Landscape artist paints
from rural Kentucky studio
Self-taught artist finds beauty
in her natural surroundings
(September 2013) – Although she is proficient in both watercolor and oil painting, Carol Reesor prefers to cover a canvas in oil. And if she can paint on location, that’s even better.
Photo by Emily Ward
Carol Reesor of Buffalo, Ky., earned top honors from the Chautauqua judges last year in Fine Art.
2012 First Place Fine Art
Medium: 2-D Oils, Watercolor
Booth No. 921
Reesor favors oil painting because “I learned it first,” she said. “Watercolor is a different medium. It’s my second preference. I love the finished look I get with watercolors.”
One special piece of artwork she will have in this year’s show will be a painting she did of a sunset on the Ohio River. “I’m looking forward to being there.”
Primarily a painter of landscapes, she likes the light and shadow patterns that evolve in her work. “The subject is almost second to that,” said the Buffalo, Ky., resident.
Reesor will be one of many artists participating in the 43rd annual Madison Chautauqua Festival of Art on Sept. 28-29 in Madison, Ind. Last year at the show, she was judged First Place in the Fine Art category. She returns this year and will set up in Booth No. 921 on Broadway Street.
Reesor’s artwork is the result of a combination of classes she has taken and the information she has taught herself. “There is an abundance of excellent instructional DVDs and books out there,” she said.
While still in grade school, Reesor said she “had an older sister who drew horses.” Watching her sister sketch encouraged Reesor to develop her own talent. “I was fascinated with what she did.”
Reesor has studied oil painting techniques under renowned art instructor Scott Christensen. Reesor refers to him as “one of the modern-day masters.”
She admires and has studied watercolor techniques under artist Joseph Zbuckvic. “His style appeals to me,” she said.
Other nationally known artists Reesor has taken classes or seminars with include Tony Couch, Robert Hoffman, Gerald Brommer, Dean Davis, Cheng Khee Chee, Joseph Fettingis and Charles Gruppe. She is constantly learning new techniques and applying them to her own artwork as well as sharing her knowledge with others by teaching workshops on oil painting.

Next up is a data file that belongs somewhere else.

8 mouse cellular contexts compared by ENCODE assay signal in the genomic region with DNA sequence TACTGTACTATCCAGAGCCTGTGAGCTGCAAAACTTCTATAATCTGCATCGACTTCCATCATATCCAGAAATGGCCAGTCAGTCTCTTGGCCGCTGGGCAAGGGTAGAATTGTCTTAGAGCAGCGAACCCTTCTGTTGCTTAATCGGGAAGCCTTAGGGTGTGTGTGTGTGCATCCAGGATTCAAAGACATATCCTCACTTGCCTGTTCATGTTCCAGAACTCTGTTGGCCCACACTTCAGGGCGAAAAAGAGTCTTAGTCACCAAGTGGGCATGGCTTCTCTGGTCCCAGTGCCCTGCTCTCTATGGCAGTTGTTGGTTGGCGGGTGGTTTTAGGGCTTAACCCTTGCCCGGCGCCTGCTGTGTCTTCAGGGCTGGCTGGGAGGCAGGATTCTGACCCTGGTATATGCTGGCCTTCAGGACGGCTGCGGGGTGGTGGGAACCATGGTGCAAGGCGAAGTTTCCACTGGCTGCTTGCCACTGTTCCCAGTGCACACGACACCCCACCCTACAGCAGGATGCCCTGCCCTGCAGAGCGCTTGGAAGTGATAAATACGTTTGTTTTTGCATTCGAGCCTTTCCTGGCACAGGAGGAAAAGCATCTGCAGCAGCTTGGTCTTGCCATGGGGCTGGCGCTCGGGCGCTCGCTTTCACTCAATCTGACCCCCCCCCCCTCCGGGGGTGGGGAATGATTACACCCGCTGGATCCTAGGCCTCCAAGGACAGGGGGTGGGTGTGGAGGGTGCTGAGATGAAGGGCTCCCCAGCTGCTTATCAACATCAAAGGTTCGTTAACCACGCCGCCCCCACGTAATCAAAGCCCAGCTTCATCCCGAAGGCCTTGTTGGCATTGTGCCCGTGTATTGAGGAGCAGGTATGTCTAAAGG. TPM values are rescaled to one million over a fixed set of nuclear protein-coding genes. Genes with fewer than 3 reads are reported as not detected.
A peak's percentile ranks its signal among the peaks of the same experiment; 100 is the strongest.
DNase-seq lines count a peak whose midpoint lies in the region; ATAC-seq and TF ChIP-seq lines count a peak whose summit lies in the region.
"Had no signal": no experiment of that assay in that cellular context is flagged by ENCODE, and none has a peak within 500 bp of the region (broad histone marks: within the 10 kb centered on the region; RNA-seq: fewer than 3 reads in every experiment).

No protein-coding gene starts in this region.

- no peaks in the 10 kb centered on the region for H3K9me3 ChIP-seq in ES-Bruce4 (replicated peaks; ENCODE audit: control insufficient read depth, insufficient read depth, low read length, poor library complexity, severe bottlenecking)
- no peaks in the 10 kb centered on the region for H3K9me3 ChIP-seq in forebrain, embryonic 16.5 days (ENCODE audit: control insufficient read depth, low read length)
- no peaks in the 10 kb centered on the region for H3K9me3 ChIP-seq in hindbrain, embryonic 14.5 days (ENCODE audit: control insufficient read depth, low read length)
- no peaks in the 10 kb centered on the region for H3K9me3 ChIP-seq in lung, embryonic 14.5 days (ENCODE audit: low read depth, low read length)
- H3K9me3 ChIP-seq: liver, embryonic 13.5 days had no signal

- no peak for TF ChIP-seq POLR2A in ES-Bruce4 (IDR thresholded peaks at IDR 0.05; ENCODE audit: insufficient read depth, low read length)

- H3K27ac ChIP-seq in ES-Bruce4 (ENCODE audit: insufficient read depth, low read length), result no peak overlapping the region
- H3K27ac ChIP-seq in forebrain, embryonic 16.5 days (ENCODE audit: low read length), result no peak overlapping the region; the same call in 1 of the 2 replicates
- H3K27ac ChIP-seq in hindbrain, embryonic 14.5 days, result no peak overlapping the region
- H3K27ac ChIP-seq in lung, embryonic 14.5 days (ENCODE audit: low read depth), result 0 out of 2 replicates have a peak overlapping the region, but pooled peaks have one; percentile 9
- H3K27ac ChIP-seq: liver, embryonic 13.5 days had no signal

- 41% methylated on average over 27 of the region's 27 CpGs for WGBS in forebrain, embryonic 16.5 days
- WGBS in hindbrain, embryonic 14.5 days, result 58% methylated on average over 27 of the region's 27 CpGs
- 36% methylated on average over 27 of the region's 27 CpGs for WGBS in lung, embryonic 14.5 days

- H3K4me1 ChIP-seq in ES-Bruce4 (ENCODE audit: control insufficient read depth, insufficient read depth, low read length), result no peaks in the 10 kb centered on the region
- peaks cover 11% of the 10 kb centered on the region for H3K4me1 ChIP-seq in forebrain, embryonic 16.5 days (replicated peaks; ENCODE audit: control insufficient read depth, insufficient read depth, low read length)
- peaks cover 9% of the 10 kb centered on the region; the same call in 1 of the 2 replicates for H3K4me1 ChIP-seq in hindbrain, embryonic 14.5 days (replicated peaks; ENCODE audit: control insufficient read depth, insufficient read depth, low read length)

Reesor is a juried member of Oil Painters of America, an organization that includes “a lot of excellent artists in America,” she said. She has displayed her artwork in the organization’s eastern regional show.
She is a juried member of the Kentucky Arts Council’s Visual Arts at the Market and the Central Kentucky Art Guild. Reesor has been an active member of the latter guild since 1995. “I have served as president and chair of many committees. It has been a time of learning and growing as an artist.”
Reesor’s artwork can be found locally at Meridian in Louisville and at Damselfly Studio & Gallery in Midway, Ky. Mary Thoreson, co-owner of Damselfly Studio, said she has carried Reesor’s artwork for the past five years at her gallery.
“I love it. The composition is extraordinary,” Thoreson said. “I love that she can switch from oils to watercolors.”
Damselfly has been located in Midway for nine years and carries artwork by 250 Kentucky artists such as Reesor. The value of her work makes it unique, said Thoreson.
Reesor has some of her work for sale in Split Rock Art Gallery in St. George, Utah. After discovering she had a cousin living in Utah, she visited her and then went back last year with some paintings she placed in a gallery for sale.
Before actually going out West, Reesor said, “I loved the photos I had seen of the West. It’s been a dream of mine to paint out there.”
Many of Reesor’s additional paintings hang in private collections throughout the United States, England, Spain, Italy and Australia. She participates in many regional events, such as the Woodland Art Fair in Lexington, Ky., and the Cincinnati Summer Fair. She has shown her artwork in national shows such as Michigan’s Salon of Traditional Oil Painting.
Reesor will be making her fourth appearance in the Madison Chautauqua. “It’s a beautiful setting. The people are so helpful in setting up the event.”